Oconomowoc officials reviewing easterly welcome mat
New ordinance aimed at improving appearance of city’s entryway

By Dave Fidlin - Special to The Freeman

Nov. 21, 2017

OCONOMOWOC — It is an area of the city that includes low-rise to mid-rise buildings, historic buildings with an array of architectural styles and a range of property classifications.

While nothing is expected to change immediately, Oconomowoc officials are focused on a stretch of East Wisconsin Avenue, from the Highway 67 bypass west to Concord Road — particularly when future redevelopment projects bubble to the surface.

Jason Gallo, zoning administrator, and Kristi Weber, community development specialist, hosted a public information meeting Monday, offering the approximately dozen attendees a glimpse into what city officials are considering for a stretch of a major thoroughfare that encompasses 66 properties.

“We’re looking at what we can do to improve,” Weber said. “It’s the look and the feel and the image of this corridor.”

Gallo and Weber discussed possible ordinance language that could help in giving the area under scrutiny a more cohesive look in the future.

“This area of Wisconsin Avenue doesn’t seem to have any continuity,” Weber said. “We’re exploring opportunities to create a defined gateway to downtown. We want to say, ‘Welcome to Oconomowoc. This is what we look like.’” Although no specifics are on the table, Weber said the ordinance could bear fruit in the near future.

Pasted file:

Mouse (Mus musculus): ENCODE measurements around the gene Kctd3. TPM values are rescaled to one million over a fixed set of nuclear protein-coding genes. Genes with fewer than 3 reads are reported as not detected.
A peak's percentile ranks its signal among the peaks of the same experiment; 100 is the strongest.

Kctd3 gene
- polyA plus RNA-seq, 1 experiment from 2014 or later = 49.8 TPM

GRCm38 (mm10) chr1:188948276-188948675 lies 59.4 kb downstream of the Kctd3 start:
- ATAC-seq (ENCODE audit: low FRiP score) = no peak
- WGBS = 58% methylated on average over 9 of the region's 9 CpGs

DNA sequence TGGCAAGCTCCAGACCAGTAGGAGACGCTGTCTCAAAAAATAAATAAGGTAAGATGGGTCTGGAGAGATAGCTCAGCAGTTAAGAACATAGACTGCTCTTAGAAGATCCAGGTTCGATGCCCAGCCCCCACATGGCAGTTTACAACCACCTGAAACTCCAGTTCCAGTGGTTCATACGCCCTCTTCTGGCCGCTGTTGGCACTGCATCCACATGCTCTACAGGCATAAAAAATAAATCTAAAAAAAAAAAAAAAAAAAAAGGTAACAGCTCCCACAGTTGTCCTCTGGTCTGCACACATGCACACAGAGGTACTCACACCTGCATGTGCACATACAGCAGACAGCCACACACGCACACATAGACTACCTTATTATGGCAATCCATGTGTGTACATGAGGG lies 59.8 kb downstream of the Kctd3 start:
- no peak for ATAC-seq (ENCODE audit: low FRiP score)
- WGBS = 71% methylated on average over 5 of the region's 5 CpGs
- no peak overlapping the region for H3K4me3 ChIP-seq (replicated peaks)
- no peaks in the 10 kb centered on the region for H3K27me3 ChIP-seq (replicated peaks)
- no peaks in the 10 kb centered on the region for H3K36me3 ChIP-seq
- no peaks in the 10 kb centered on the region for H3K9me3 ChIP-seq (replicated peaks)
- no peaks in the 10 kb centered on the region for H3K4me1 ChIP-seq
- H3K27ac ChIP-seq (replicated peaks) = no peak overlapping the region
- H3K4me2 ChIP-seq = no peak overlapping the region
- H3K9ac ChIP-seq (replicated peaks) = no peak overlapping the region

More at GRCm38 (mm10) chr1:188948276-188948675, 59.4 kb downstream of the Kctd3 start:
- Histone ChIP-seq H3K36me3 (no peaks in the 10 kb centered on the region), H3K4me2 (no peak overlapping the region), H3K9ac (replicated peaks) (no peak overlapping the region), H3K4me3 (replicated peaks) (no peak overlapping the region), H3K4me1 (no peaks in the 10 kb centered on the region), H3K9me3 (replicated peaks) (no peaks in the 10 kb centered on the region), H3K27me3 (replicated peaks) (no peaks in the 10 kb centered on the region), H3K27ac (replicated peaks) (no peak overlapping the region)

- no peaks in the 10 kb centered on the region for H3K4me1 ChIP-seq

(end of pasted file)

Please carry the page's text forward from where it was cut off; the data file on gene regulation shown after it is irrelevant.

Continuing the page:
One area ripe for redevelopment within the corridor of scrutiny is a long dormant building at 630 E. Wisconsin Ave., which formerly housed a Sentry Foods operation. Elsewhere in the area, the city is considering the potential annexation of town property to the east.

Appearance is one part of the city’s emphasis on the East Wisconsin Avenue corridor.

Gallo said it is an important stretch of the city that contains $32 million in assessed valuation and encompasses 56 acres of property — 45 acres if roads are removed from the equation.

City officials are adamant no changes will be required at existing properties. But if the Common Council ultimately adopts the ordinance, Gallo said, future provisions would be in place as specific properties are redeveloped.

Green space, guidelines

Green space requirements and building height limits are among some of the ways city officials are looking to have more parameters in place for future developments.

“We feel this area — the gateway — should have some green space required,” Gallo said, pointing out some properties within the area do not currently have any. “The current regulations are not appropriate for this area. We would like to create standards for these 60 properties.”

As with any section of the city, Gallo said it also is important to have in place a clearly defined set of guidelines so developers know of the municipality’s expectations.

“It’s helpful to have a blueprint for the developer,” Gallo said.

Before the ordinance is adopted, city officials will go through several steps, the next being a pair of formal public hearings.

The first hearing will take place at a Plan Commission meeting Dec. 13; the second at a Common Council meeting Dec. 19. If all goes as anticipated, Gallo said, the council will vote on the ordinance in January.

A draft version of the ordinance can be viewed on the city’s website at www.oconomowocwi.gov/planning.